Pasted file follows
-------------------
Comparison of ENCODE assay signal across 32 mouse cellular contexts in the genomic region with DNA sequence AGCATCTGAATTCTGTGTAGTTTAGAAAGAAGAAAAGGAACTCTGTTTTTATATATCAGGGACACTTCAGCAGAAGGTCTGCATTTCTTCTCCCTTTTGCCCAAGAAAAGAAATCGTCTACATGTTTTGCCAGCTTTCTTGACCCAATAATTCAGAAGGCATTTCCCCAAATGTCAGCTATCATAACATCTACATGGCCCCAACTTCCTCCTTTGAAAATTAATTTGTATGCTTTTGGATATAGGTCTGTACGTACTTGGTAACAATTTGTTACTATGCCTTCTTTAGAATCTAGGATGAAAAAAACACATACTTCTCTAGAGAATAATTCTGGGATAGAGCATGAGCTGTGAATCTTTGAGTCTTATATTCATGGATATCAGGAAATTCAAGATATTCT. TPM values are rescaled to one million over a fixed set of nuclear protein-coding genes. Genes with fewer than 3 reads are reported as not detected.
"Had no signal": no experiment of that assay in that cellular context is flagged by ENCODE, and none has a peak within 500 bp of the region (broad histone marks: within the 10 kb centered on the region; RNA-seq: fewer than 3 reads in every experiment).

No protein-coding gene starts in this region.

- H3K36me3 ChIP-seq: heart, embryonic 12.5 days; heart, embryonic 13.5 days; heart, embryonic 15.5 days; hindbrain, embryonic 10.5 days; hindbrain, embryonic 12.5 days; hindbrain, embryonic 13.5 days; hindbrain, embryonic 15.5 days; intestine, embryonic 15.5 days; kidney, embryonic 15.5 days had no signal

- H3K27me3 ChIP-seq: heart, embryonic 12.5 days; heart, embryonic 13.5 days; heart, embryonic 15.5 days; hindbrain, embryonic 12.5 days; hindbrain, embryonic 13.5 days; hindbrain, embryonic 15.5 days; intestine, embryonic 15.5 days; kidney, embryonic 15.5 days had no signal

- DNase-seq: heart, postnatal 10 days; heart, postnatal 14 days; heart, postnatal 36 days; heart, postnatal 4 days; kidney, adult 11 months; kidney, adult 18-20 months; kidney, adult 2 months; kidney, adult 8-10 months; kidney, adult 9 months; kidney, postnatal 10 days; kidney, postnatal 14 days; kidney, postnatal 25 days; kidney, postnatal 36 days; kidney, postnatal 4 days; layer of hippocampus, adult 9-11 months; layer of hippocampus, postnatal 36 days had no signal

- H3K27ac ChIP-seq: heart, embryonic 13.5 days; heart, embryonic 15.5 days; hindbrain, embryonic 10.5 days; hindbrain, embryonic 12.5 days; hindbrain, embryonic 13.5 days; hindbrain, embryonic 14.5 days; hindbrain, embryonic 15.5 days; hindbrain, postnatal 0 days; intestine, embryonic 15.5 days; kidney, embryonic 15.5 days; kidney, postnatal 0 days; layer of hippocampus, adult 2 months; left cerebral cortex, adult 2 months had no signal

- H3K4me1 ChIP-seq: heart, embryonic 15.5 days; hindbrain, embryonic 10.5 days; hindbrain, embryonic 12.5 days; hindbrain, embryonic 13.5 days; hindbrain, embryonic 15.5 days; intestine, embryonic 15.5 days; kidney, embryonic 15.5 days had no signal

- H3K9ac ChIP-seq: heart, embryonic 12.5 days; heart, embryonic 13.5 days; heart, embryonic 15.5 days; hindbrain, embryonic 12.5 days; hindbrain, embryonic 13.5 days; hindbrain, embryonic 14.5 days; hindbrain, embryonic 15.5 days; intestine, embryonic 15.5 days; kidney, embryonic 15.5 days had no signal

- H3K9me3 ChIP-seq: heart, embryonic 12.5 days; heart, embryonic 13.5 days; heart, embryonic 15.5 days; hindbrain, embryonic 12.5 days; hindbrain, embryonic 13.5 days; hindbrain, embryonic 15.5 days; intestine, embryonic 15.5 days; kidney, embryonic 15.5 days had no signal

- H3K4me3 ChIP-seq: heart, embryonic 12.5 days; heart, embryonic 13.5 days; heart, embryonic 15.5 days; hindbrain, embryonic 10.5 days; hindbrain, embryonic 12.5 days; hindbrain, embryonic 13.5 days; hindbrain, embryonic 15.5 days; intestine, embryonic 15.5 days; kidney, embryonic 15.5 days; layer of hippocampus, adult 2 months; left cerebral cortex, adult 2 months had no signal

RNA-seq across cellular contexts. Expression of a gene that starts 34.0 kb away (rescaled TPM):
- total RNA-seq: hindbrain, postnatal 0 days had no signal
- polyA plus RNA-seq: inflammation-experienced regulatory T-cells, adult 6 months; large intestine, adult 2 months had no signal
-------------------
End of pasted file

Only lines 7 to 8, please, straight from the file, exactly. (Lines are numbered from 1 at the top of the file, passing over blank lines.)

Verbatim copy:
- H3K27ac ChIP-seq: heart, embryonic 13.5 days; heart, embryonic 15.5 days; hindbrain, embryonic 10.5 days; hindbrain, embryonic 12.5 days; hindbrain, embryonic 13.5 days; hindbrain, embryonic 14.5 days; hindbrain, embryonic 15.5 days; hindbrain, postnatal 0 days; intestine, embryonic 15.5 days; kidney, embryonic 15.5 days; kidney, postnatal 0 days; layer of hippocampus, adult 2 months; left cerebral cortex, adult 2 months had no signal

- H3K4me1 ChIP-seq: heart, embryonic 15.5 days; hindbrain, embryonic 10.5 days; hindbrain, embryonic 12.5 days; hindbrain, embryonic 13.5 days; hindbrain, embryonic 15.5 days; intestine, embryonic 15.5 days; kidney, embryonic 15.5 days had no signal